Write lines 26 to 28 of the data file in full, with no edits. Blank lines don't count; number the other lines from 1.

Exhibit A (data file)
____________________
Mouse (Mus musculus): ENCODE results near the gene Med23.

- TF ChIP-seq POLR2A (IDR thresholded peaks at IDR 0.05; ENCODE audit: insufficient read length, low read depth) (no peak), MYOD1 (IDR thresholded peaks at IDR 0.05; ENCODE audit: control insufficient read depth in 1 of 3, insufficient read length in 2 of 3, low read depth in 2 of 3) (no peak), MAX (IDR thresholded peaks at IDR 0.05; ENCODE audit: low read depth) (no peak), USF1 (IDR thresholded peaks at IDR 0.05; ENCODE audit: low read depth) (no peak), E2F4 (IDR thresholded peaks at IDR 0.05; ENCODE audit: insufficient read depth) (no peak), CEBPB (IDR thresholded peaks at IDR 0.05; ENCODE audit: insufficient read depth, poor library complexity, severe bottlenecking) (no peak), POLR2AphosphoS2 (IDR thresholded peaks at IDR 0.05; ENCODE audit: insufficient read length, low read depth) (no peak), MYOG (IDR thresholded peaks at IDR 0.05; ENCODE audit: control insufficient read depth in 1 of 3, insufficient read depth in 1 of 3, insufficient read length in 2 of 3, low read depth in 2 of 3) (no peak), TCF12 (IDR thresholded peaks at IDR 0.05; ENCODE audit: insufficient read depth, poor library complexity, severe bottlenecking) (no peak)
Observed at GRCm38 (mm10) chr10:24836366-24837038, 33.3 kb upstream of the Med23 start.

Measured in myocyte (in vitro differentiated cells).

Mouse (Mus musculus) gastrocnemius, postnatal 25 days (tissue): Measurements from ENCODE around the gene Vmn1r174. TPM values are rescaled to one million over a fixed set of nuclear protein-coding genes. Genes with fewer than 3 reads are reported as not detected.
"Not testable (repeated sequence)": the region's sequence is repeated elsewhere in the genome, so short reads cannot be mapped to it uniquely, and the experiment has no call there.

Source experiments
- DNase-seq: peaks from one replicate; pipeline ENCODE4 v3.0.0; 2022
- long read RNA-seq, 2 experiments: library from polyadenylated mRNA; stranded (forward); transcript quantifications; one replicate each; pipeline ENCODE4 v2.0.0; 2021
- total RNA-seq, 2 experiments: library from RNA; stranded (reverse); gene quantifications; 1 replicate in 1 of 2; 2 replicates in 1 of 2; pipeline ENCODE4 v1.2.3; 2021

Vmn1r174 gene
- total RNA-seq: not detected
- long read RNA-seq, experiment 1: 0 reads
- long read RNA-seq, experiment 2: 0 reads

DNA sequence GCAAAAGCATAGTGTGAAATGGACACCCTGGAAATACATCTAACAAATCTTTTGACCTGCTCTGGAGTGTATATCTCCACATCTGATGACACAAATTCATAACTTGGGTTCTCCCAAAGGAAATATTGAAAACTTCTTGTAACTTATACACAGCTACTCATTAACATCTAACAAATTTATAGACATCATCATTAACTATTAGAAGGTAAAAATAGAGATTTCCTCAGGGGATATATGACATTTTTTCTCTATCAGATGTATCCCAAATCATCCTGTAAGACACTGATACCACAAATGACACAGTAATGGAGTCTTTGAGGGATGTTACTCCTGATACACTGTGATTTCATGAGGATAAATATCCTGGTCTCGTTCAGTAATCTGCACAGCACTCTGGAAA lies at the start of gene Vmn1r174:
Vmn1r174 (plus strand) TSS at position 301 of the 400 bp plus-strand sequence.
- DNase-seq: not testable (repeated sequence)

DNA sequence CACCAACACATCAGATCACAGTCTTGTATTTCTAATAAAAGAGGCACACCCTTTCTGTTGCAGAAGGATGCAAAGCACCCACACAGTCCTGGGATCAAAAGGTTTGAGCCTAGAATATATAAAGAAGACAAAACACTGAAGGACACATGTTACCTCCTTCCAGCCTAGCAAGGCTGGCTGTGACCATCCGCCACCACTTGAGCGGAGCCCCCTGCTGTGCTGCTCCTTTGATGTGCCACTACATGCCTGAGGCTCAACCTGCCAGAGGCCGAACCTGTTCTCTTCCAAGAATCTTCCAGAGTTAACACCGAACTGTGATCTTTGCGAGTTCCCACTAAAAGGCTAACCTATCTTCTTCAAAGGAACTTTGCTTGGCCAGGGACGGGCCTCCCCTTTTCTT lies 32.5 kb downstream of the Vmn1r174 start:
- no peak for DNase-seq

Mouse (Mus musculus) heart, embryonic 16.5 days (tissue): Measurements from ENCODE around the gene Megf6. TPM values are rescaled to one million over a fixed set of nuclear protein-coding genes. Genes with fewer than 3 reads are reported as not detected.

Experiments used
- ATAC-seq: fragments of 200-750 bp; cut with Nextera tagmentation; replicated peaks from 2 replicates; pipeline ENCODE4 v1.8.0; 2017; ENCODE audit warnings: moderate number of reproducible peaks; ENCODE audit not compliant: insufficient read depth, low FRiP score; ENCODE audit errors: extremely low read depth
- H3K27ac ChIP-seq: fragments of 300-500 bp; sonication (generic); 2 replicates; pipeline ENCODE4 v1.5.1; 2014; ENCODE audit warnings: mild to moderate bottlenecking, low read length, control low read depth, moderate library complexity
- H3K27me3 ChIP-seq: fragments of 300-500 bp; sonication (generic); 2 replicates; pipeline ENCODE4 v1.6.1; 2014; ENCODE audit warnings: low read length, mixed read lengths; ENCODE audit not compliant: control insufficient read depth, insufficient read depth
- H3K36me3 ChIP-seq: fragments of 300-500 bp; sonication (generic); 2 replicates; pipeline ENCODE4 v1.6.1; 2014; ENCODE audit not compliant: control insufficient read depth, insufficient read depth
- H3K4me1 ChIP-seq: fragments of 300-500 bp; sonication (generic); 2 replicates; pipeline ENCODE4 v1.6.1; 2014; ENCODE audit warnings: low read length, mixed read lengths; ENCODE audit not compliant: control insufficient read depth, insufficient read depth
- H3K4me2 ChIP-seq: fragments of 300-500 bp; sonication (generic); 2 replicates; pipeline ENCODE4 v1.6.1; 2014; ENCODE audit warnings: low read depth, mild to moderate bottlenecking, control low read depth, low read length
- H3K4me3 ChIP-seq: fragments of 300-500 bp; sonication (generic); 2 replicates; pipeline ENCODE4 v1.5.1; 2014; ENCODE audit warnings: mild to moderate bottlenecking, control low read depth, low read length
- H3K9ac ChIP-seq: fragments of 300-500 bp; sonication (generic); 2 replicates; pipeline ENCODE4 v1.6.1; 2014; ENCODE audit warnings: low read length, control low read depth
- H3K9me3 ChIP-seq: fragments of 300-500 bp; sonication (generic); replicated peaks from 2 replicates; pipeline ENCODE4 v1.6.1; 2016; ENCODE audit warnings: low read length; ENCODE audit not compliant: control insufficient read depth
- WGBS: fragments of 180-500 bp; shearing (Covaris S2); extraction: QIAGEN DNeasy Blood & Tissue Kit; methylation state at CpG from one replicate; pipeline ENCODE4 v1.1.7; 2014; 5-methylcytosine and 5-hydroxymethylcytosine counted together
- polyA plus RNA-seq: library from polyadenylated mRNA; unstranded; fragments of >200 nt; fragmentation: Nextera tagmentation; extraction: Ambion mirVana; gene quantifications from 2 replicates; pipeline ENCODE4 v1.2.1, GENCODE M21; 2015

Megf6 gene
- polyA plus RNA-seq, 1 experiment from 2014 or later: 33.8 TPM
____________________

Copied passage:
- H3K4me1 ChIP-seq: fragments of 300-500 bp; sonication (generic); 2 replicates; pipeline ENCODE4 v1.6.1; 2014; ENCODE audit warnings: low read length, mixed read lengths; ENCODE audit not compliant: control insufficient read depth, insufficient read depth
- H3K4me2 ChIP-seq: fragments of 300-500 bp; sonication (generic); 2 replicates; pipeline ENCODE4 v1.6.1; 2014; ENCODE audit warnings: low read depth, mild to moderate bottlenecking, control low read depth, low read length
- H3K4me3 ChIP-seq: fragments of 300-500 bp; sonication (generic); 2 replicates; pipeline ENCODE4 v1.5.1; 2014; ENCODE audit warnings: mild to moderate bottlenecking, control low read depth, low read length